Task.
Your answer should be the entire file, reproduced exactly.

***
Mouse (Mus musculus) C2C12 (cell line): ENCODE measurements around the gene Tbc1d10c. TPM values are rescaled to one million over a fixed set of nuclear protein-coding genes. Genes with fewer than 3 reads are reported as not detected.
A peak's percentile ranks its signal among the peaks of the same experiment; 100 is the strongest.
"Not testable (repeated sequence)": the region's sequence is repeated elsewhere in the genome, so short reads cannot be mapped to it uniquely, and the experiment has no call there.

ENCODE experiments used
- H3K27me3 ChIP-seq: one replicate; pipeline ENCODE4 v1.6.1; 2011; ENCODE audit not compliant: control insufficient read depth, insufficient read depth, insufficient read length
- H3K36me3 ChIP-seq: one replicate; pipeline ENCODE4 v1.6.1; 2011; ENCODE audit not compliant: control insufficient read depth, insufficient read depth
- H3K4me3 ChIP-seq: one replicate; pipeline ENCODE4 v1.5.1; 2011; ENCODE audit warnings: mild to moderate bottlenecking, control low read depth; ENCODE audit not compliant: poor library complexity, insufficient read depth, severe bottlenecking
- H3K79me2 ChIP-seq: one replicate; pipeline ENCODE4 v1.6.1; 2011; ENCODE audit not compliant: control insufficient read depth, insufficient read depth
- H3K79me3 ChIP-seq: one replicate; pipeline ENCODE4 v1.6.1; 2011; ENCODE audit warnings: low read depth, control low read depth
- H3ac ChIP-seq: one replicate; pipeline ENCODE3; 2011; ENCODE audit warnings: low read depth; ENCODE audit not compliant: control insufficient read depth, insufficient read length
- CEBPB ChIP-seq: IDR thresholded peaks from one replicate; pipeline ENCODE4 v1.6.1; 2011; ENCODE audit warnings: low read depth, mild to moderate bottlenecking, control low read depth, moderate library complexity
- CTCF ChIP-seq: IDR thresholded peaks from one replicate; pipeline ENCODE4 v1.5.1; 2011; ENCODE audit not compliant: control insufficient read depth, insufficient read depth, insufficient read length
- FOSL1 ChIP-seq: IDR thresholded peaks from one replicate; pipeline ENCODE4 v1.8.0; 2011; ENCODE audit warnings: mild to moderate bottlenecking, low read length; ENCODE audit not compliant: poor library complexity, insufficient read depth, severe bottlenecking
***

Mouse (Mus musculus) C2C12 (cell line): ENCODE measurements around the gene Tbc1d10c. TPM values are rescaled to one million over a fixed set of nuclear protein-coding genes. Genes with fewer than 3 reads are reported as not detected.
A peak's percentile ranks its signal among the peaks of the same experiment; 100 is the strongest.
"Not testable (repeated sequence)": the region's sequence is repeated elsewhere in the genome, so short reads cannot be mapped to it uniquely, and the experiment has no call there.

ENCODE experiments used
- H3K27me3 ChIP-seq: one replicate; pipeline ENCODE4 v1.6.1; 2011; ENCODE audit not compliant: control insufficient read depth, insufficient read depth, insufficient read length
- H3K36me3 ChIP-seq: one replicate; pipeline ENCODE4 v1.6.1; 2011; ENCODE audit not compliant: control insufficient read depth, insufficient read depth
- H3K4me3 ChIP-seq: one replicate; pipeline ENCODE4 v1.5.1; 2011; ENCODE audit warnings: mild to moderate bottlenecking, control low read depth; ENCODE audit not compliant: poor library complexity, insufficient read depth, severe bottlenecking
- H3K79me2 ChIP-seq: one replicate; pipeline ENCODE4 v1.6.1; 2011; ENCODE audit not compliant: control insufficient read depth, insufficient read depth
- H3K79me3 ChIP-seq: one replicate; pipeline ENCODE4 v1.6.1; 2011; ENCODE audit warnings: low read depth, control low read depth
- H3ac ChIP-seq: one replicate; pipeline ENCODE3; 2011; ENCODE audit warnings: low read depth; ENCODE audit not compliant: control insufficient read depth, insufficient read length
- CEBPB ChIP-seq: IDR thresholded peaks from one replicate; pipeline ENCODE4 v1.6.1; 2011; ENCODE audit warnings: low read depth, mild to moderate bottlenecking, control low read depth, moderate library complexity
- CTCF ChIP-seq: IDR thresholded peaks from one replicate; pipeline ENCODE4 v1.5.1; 2011; ENCODE audit not compliant: control insufficient read depth, insufficient read depth, insufficient read length
- FOSL1 ChIP-seq: IDR thresholded peaks from one replicate; pipeline ENCODE4 v1.8.0; 2011; ENCODE audit warnings: mild to moderate bottlenecking, low read length; ENCODE audit not compliant: poor library complexity, insufficient read depth, severe bottlenecking